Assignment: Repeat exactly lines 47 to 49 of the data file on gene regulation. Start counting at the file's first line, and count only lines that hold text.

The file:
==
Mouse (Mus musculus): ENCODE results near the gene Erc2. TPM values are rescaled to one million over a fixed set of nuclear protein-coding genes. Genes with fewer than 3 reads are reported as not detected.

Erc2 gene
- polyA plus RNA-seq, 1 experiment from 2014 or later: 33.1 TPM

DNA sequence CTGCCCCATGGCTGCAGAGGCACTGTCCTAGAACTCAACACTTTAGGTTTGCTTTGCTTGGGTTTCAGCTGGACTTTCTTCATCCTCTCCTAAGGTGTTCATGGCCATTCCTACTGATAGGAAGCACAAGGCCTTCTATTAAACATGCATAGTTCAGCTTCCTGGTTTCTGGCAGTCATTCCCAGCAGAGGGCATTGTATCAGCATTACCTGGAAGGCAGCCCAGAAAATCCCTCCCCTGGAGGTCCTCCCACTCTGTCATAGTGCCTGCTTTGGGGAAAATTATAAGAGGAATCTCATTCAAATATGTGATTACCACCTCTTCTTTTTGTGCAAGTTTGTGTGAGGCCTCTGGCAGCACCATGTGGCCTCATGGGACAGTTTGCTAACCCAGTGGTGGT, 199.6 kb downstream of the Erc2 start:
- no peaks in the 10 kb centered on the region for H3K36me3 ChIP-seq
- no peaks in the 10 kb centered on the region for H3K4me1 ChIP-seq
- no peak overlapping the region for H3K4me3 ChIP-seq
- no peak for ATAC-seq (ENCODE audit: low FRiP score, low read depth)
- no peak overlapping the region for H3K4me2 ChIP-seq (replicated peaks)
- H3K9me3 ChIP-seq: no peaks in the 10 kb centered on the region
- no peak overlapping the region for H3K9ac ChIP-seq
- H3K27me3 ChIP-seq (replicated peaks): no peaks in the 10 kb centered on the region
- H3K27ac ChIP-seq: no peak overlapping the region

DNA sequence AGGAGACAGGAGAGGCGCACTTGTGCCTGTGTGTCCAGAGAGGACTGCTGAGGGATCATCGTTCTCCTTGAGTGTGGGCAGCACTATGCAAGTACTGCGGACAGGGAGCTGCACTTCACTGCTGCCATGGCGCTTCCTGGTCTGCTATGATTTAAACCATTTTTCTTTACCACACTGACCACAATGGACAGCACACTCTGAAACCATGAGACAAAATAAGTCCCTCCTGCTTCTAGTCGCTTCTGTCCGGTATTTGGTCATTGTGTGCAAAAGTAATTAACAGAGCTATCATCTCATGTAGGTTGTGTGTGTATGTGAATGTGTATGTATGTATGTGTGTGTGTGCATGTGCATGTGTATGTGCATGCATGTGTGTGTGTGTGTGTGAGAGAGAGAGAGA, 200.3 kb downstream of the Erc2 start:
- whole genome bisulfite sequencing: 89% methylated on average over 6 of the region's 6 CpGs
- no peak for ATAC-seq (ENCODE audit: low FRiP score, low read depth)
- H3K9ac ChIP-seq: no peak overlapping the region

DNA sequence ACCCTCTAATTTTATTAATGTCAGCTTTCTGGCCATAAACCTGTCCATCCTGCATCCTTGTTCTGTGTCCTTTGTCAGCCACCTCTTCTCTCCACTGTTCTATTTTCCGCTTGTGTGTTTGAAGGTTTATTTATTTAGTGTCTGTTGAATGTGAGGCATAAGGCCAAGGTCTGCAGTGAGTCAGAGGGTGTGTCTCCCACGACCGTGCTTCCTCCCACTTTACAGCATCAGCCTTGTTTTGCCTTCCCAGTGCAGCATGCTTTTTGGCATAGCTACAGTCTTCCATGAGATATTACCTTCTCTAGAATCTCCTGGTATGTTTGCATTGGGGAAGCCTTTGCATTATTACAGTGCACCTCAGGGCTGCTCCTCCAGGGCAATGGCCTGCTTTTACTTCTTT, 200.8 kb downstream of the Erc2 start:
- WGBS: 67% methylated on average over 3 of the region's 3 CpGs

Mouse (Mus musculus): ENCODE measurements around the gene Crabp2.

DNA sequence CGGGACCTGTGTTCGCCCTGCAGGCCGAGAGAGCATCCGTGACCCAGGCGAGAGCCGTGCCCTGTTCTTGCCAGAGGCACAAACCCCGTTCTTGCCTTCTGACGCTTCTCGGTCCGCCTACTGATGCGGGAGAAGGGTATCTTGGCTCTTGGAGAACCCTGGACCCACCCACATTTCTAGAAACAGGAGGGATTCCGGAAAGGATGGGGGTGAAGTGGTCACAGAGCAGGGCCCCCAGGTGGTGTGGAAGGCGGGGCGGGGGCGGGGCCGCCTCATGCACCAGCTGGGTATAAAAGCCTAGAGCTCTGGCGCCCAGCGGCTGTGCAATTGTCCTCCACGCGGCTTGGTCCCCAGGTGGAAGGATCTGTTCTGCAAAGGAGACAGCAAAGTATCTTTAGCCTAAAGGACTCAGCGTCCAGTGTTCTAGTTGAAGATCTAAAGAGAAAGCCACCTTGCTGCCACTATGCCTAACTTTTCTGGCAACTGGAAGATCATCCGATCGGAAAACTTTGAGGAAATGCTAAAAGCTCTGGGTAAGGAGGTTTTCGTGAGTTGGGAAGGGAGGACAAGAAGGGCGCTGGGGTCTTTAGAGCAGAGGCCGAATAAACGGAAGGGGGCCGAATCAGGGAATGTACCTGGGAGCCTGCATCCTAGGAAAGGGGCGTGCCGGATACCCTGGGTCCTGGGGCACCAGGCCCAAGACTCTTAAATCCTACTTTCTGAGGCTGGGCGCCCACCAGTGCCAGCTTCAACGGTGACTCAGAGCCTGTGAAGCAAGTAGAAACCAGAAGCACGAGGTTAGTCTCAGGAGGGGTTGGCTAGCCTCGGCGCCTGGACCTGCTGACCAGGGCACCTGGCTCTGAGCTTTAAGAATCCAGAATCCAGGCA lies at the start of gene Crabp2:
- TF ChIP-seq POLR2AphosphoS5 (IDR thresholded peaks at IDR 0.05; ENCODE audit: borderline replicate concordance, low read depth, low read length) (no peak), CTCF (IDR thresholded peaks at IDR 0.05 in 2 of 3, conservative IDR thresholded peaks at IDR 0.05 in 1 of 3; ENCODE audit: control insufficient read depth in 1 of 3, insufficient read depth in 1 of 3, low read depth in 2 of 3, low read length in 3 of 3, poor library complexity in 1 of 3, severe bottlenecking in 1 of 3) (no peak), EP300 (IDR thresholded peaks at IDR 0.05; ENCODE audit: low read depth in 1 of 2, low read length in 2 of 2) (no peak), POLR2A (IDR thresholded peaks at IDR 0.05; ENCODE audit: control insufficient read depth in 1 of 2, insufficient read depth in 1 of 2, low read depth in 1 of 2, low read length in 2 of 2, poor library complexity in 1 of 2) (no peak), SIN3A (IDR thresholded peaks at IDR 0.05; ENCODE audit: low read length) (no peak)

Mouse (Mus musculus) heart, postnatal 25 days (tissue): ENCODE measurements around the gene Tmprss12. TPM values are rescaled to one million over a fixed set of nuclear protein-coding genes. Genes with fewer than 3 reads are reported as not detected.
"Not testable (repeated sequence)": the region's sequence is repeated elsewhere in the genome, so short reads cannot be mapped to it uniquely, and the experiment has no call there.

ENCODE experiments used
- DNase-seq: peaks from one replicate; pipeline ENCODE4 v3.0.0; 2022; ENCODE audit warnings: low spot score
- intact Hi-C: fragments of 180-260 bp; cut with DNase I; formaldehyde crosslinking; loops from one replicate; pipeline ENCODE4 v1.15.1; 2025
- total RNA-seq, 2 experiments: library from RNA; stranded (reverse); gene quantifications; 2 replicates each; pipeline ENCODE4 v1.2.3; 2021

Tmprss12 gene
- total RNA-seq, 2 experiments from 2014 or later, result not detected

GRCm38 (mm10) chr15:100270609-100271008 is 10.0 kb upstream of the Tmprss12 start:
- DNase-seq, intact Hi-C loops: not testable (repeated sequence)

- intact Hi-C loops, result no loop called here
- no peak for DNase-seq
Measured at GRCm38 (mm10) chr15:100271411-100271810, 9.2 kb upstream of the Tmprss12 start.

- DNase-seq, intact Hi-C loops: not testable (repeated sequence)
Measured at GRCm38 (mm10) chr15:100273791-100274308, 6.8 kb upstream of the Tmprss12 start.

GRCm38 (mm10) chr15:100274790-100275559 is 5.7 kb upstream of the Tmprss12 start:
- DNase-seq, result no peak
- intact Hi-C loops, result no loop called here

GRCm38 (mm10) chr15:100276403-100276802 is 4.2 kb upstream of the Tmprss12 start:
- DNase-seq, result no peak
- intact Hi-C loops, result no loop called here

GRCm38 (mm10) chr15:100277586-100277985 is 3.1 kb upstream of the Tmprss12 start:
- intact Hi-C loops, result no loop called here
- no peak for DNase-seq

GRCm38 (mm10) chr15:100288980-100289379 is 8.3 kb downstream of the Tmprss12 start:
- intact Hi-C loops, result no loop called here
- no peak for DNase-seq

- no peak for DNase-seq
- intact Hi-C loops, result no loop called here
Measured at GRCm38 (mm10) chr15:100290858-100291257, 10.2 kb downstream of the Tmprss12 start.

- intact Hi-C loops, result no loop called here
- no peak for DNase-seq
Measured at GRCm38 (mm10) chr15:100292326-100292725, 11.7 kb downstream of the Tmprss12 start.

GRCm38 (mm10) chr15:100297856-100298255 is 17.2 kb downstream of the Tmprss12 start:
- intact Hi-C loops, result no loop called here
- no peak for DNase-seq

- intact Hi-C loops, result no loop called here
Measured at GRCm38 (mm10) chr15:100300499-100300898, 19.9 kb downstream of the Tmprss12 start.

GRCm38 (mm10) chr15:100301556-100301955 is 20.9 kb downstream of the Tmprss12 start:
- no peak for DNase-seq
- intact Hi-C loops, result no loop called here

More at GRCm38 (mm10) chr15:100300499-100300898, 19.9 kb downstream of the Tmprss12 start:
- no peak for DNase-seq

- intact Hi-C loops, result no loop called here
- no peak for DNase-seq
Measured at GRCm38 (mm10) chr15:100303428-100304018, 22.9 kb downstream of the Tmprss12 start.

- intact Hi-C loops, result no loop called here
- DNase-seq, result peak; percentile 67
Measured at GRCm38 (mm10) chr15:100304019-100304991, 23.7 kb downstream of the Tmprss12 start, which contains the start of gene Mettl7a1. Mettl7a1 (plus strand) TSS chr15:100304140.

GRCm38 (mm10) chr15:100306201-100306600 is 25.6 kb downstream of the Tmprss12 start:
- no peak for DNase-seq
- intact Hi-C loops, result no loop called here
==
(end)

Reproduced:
GRCm38 (mm10) chr15:100288980-100289379 is 8.3 kb downstream of the Tmprss12 start:
- intact Hi-C loops, result no loop called here
- no peak for DNase-seq